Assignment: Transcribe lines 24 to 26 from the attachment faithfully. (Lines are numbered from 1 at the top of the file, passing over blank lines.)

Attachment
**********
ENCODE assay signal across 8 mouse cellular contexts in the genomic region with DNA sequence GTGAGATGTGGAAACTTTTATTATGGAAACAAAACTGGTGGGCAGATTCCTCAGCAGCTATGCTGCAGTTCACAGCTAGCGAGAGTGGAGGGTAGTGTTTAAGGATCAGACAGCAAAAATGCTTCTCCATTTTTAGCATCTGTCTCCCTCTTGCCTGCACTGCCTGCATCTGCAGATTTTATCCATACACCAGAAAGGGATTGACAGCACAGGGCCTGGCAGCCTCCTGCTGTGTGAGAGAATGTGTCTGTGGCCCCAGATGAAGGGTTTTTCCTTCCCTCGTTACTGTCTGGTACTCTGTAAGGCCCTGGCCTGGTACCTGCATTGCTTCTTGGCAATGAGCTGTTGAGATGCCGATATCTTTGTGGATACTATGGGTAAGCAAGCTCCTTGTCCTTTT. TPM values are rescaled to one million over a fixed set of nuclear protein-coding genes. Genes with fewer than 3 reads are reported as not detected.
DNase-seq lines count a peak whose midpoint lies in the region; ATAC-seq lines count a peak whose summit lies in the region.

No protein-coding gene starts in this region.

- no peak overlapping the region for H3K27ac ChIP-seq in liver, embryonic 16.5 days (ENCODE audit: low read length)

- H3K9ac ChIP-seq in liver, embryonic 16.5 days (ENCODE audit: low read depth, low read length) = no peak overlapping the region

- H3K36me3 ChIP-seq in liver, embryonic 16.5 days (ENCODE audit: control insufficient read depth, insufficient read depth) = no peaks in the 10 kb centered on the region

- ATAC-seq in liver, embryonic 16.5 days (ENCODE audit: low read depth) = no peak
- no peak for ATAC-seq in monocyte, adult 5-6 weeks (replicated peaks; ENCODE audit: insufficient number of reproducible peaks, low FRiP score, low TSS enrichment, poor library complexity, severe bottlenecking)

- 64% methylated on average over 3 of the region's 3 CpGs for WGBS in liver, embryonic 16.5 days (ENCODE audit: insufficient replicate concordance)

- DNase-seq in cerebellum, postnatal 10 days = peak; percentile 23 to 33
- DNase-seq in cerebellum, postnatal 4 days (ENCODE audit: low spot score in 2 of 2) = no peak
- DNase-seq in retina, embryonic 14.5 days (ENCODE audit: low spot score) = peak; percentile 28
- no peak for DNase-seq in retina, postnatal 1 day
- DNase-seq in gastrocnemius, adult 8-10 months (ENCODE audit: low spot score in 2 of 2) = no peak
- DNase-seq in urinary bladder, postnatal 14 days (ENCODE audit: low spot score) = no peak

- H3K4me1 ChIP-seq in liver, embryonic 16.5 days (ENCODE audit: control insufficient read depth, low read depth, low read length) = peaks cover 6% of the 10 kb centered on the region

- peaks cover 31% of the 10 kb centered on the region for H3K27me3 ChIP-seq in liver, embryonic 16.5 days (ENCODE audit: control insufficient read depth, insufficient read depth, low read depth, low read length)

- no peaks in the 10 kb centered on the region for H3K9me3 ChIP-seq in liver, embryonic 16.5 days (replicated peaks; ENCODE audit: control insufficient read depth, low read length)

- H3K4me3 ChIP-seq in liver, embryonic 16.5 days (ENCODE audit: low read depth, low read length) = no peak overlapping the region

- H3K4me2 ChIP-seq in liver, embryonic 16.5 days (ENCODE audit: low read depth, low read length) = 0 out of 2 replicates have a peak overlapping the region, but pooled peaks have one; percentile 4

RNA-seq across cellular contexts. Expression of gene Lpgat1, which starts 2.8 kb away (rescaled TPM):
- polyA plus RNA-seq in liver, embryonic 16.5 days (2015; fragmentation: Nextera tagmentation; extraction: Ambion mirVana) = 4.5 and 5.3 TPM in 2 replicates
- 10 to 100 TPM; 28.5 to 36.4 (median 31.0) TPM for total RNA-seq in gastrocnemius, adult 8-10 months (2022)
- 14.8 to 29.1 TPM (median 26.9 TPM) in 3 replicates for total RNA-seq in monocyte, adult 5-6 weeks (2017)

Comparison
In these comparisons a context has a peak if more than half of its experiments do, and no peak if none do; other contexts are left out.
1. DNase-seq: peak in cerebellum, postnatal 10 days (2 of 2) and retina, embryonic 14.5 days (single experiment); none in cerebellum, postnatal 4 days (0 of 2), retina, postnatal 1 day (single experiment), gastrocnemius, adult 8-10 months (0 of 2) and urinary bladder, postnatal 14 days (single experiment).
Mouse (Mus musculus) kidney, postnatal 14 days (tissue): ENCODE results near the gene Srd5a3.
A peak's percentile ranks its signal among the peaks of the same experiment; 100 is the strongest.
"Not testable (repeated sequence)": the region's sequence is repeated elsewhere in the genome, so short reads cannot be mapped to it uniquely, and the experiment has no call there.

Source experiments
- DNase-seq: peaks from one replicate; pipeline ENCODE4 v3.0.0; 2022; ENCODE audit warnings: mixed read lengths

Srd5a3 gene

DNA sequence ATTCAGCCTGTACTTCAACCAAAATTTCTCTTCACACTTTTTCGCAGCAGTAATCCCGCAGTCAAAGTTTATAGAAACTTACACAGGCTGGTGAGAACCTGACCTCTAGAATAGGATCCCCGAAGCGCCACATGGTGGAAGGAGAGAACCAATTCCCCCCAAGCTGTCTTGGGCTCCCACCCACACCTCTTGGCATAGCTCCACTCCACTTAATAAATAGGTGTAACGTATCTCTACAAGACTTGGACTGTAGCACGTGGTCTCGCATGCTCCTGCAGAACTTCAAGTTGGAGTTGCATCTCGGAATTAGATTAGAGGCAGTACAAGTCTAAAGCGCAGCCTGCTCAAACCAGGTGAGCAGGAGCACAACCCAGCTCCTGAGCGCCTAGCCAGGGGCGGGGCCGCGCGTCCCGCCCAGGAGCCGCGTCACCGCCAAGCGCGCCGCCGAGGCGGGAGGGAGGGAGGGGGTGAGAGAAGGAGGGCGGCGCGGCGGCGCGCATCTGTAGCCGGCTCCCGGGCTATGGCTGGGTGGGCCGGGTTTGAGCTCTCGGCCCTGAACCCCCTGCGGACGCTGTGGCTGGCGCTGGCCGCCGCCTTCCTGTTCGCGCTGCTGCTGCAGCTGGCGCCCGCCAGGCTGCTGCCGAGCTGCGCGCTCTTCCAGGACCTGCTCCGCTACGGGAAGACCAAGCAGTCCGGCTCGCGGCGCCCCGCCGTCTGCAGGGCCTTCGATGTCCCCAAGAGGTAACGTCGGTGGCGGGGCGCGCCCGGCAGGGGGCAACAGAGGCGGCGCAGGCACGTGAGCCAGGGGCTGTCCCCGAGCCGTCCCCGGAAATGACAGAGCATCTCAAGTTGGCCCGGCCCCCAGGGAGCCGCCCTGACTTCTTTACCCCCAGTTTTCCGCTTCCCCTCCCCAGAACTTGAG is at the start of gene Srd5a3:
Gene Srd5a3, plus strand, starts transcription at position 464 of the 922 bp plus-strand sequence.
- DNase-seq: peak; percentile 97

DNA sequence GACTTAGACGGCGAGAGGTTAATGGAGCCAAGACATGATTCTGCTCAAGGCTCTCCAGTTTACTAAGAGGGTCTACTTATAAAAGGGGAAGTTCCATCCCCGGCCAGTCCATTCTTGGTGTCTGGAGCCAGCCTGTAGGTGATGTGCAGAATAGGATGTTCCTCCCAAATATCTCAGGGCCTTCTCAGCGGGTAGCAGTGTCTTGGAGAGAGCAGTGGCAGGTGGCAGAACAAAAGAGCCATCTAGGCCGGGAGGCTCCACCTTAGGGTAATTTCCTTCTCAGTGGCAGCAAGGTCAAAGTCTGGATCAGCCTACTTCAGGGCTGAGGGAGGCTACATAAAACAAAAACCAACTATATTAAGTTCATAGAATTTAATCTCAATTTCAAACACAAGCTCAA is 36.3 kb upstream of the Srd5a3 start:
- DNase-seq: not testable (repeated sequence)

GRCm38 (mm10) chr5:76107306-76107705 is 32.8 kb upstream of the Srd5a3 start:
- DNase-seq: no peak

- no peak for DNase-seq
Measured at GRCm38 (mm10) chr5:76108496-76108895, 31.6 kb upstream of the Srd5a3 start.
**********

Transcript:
- 14.8 to 29.1 TPM (median 26.9 TPM) in 3 replicates for total RNA-seq in monocyte, adult 5-6 weeks (2017)

Comparison
In these comparisons a context has a peak if more than half of its experiments do, and no peak if none do; other contexts are left out.